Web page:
What You Need

Teams of four, space, and time

How To Play

Take a paper and write down a list of four-letter words. Form kids into groups of four and ask each team to pose or spell out the words you say aloud using their fingers; body poses, movements and stretches. The team who is able to spell the most number of words correctly out of the rest using their bodies and movements wins.

12. Elves, Giants, and Wizards

A real-life twist to the classic rock, paper, scissors – if your kids love running and thinking when to act on the fly, then this is a game-changer.

What You Need

Teams of two, a large space/play area and time

How to Play

Mark out safe zones on the playing field and split the kids into groups of two.

Similar to rock, paper and scissors, the kid who creates-

  • a triangle with his hands on his head is the elf
  • the one who raises his arms is a giant
  • and, the one who holds his ears with the index finger extending out is the elf.

Now that we’ve got the basics down, if a giant faces a wizard, he is free to chase it. However, if the wizard enters the safe zone before the giant tags him, that doesn’t count. Once tagged, the wizard join’s the giant’s team.

Giants beat wizards. Wizards beat elves. Elves beat giants.

The game is over once any team has the most number of players in it.

13. All Over

It’s all or none in this game and here’s how things swing.

What You Need

Footballs, tennis balls, basketballs, golf balls, etc.

How to Play

Split up the kids into two teams. Divide the play area into two territories, one belonging to each team. Start a countdown and let the balls get rolling!

The team which manages to push in the most number of balls into their enemy’s territory within the designated time limit wins. Alternatively, if the team pushes all their balls into the enemy’s playfield and shouts “All Over” also wins.

14. Grab the Dragon’s Tail

If developing swiftness, hand-eye coordination and dexterity is your aim, then look no farther and introduce your child to the game of Grab The Dragon’s Tail! Here’s how you play it.

What You Need

A large space to play outdoors and 10-15 kids

How to Play

Gather the kids and ask them to join hands together in a line to form a dragon, side by side. The kid at the front is the dragon’s head while the last one behind is the tail. The rule of the game is to get the head catch the tail while the body in between tries to stop the head from doing so while not breaking the chain. If the head catches the tail, then the tail becomes the head and vice versa. Strategy and swiftness are the milestones achieved by playing this game.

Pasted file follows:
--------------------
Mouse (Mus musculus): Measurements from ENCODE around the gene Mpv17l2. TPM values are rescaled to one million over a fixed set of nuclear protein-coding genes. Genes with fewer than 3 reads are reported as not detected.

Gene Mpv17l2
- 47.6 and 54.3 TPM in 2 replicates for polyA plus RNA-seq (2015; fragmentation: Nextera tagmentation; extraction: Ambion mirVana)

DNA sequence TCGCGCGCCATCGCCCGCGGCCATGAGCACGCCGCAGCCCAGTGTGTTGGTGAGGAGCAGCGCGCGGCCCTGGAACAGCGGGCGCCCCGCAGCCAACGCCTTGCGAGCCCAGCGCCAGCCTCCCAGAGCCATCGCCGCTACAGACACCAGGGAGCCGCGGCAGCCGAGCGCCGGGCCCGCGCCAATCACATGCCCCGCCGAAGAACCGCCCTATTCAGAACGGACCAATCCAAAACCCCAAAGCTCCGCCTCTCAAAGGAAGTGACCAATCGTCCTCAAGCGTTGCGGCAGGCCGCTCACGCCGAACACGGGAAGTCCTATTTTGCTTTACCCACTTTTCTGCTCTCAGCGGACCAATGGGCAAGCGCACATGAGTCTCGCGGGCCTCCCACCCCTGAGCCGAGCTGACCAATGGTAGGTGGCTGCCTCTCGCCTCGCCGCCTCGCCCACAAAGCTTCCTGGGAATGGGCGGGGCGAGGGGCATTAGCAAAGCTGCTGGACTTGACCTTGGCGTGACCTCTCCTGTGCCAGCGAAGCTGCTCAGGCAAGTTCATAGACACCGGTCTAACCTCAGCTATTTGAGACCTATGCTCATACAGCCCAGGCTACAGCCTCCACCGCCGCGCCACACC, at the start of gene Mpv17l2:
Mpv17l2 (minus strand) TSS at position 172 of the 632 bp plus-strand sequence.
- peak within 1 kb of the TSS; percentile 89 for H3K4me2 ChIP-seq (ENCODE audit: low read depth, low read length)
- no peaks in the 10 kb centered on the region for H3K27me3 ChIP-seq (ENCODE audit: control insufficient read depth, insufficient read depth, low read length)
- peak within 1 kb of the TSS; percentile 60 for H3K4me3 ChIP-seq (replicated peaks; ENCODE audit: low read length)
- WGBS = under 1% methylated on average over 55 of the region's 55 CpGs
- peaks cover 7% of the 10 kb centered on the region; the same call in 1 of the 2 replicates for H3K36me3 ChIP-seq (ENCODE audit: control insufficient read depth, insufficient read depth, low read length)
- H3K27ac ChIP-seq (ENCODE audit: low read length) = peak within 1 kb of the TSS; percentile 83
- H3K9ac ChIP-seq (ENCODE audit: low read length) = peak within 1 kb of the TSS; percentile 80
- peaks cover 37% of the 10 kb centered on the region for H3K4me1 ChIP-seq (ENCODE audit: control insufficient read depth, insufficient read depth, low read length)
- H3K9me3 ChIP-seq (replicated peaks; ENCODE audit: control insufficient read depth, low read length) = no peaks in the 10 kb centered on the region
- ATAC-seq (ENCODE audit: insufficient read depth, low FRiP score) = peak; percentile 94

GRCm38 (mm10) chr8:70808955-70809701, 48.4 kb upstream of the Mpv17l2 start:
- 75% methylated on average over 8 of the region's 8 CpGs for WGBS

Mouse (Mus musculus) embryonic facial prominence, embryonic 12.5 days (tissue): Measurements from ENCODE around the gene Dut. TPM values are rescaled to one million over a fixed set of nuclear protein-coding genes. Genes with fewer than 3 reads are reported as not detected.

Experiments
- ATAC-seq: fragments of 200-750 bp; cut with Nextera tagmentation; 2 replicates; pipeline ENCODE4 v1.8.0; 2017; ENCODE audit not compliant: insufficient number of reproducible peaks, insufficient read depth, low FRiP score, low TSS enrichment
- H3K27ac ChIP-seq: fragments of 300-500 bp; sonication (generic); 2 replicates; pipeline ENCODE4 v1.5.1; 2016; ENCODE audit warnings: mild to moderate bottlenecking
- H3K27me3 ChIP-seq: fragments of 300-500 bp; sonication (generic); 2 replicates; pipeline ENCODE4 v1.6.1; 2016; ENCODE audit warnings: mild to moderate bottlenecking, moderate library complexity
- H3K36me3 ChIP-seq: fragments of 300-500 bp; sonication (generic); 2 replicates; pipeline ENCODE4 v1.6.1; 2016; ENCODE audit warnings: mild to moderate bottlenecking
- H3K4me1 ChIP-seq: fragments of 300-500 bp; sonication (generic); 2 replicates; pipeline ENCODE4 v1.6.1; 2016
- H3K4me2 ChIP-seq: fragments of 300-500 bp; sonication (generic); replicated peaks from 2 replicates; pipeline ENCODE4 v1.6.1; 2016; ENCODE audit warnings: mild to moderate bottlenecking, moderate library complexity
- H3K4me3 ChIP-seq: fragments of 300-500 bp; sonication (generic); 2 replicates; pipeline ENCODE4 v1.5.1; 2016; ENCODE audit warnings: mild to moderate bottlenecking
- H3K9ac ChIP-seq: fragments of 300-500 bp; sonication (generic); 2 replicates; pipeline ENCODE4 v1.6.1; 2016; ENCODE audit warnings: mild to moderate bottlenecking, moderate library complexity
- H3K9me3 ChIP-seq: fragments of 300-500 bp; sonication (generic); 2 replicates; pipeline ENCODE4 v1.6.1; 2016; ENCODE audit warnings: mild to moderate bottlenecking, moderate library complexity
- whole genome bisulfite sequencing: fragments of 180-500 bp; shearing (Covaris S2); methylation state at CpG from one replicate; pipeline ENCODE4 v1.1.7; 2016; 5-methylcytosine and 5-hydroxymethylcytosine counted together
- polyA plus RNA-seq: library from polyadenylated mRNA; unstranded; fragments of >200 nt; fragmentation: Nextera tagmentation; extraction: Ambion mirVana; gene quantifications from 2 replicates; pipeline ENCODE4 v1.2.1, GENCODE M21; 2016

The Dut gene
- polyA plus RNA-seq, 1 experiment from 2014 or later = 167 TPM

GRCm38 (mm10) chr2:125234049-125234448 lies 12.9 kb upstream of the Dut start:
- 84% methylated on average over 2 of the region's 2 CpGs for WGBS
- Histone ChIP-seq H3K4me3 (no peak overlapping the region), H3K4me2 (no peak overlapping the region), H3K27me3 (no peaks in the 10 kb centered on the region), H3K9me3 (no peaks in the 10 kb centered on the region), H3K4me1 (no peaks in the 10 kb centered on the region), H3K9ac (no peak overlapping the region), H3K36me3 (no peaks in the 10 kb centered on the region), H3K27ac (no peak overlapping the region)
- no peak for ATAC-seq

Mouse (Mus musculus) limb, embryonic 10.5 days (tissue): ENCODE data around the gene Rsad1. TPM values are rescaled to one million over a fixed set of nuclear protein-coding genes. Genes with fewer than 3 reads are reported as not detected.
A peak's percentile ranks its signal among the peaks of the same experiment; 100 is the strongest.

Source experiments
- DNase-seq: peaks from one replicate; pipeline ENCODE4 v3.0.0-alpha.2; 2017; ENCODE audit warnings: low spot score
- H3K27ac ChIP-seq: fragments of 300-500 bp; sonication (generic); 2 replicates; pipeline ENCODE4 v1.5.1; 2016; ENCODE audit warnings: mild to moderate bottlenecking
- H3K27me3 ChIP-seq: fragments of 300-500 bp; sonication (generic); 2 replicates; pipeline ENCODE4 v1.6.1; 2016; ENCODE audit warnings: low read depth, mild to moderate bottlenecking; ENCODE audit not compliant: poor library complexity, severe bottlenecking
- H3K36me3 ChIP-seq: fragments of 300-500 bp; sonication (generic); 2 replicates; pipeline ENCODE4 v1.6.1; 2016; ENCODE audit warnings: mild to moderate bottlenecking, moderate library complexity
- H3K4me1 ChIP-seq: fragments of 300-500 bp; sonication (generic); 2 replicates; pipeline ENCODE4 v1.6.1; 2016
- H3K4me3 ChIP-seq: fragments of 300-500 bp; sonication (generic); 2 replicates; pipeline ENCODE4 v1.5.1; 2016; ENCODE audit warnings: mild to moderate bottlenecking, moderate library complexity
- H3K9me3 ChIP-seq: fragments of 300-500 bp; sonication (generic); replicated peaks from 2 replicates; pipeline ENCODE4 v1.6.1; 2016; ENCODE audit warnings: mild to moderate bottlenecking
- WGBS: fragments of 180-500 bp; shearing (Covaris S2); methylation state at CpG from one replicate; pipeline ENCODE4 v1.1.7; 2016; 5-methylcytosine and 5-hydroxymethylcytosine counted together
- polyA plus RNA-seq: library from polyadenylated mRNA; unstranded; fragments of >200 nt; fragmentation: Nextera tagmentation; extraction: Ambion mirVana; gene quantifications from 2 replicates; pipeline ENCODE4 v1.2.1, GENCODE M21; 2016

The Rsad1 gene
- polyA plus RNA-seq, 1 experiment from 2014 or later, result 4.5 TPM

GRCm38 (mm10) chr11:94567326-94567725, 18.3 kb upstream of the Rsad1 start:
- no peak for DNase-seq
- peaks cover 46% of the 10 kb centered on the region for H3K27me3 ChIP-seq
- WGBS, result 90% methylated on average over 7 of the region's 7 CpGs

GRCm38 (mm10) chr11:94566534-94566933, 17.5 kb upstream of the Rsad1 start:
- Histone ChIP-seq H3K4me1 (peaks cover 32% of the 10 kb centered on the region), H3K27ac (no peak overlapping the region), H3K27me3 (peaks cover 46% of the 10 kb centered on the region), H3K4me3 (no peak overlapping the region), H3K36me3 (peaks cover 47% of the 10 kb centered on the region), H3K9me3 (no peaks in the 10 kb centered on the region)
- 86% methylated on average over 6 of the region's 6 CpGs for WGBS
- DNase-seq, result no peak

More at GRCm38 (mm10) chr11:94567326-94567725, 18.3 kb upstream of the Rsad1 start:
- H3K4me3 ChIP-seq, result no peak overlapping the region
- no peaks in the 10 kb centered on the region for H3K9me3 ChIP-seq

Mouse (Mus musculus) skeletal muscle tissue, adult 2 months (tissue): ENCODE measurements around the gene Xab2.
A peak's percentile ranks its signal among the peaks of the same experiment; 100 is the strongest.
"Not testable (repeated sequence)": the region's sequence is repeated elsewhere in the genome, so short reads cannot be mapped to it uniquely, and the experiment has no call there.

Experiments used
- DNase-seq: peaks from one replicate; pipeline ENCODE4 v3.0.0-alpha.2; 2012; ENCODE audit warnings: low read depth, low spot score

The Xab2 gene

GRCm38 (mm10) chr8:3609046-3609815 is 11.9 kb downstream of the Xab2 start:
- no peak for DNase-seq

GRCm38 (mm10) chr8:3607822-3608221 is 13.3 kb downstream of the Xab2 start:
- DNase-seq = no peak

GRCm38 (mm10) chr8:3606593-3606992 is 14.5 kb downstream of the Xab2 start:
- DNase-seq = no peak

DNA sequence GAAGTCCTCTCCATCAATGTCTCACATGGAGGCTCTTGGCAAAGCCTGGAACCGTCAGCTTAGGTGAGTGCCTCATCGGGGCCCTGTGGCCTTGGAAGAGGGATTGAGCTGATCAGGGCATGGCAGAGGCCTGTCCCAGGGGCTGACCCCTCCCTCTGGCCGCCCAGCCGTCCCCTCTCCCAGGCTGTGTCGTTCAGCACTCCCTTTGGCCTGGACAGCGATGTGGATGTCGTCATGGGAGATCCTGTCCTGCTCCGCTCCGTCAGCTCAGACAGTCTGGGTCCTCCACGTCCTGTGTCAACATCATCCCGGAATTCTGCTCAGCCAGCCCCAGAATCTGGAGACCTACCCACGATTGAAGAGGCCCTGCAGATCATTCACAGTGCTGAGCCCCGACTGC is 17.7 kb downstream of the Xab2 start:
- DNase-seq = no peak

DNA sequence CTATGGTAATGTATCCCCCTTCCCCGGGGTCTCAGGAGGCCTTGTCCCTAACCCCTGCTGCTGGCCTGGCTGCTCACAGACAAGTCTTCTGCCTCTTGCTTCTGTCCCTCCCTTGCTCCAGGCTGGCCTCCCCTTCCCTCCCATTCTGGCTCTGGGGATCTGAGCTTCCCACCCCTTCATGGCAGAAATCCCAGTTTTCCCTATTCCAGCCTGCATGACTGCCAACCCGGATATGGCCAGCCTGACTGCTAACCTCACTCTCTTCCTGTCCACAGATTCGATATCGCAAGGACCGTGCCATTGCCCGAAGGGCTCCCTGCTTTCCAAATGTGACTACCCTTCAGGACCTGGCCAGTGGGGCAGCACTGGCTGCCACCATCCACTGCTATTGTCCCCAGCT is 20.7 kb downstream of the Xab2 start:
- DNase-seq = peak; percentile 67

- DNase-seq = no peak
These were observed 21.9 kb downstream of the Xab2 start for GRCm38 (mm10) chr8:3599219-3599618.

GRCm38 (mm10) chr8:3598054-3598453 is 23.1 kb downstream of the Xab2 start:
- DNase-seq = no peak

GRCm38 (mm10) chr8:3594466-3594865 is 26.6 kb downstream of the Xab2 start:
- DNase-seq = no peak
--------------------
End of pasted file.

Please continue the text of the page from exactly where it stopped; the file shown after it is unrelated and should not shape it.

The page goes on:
15. Kick the Can

If you’re kid’s bored playing “Tag, you’re it!” then here’s a little twist you can bring to it.

What You Need

A Metal Can, space, and 3 kids at the bare minimum

How to Play

The rules are almost the same as “Tag, you’re it” except the only difference is that the player tries to capture other players while they’re “it.” When “it” tags someone, he doesn’t switch himself out with the other player. Instead, the captured player is taken to a holding pen and stays there until the game is over.

A metallic can is kept at a designated area of the playground, and if an un-captured player manages to kick the can while the “it” player is searching for others, then the captured players in pen get released. Once all the players are captured and placed in the holding pen, the game is over.

16. Snake in the Gutter

A perfect game for primary and middle-school kids, this one encourages quick thinking and exercises natural reflexes.

What You Need

6-12 kids and a large space

How to Play

Have three to four kids line up in a linear way, side to side, by holding hands. Widen the gap between each child and make the gaps the gutter. The kids (holding hands) face the others in the opposite direction and become snakes. The others must try to pass through the gaps between the snakes (or through the gutters) and make it outside safely. Whoever gets caught by the snakes has to join them and widen their formation. The game ends once the final player manages to pass through them.

The trick to ensuring social, emotional and cognitive development in your kids is to make games fun and challenging. As long as they’re having fun and learning at the same time, it becomes a win-win situation. Try out this list of ideas, and we’re sure you’ll have a happy summer!

Also Read:

15 Memory Games for Kids
Fun Brain Games for Your Kids
Music Games and Activities for Children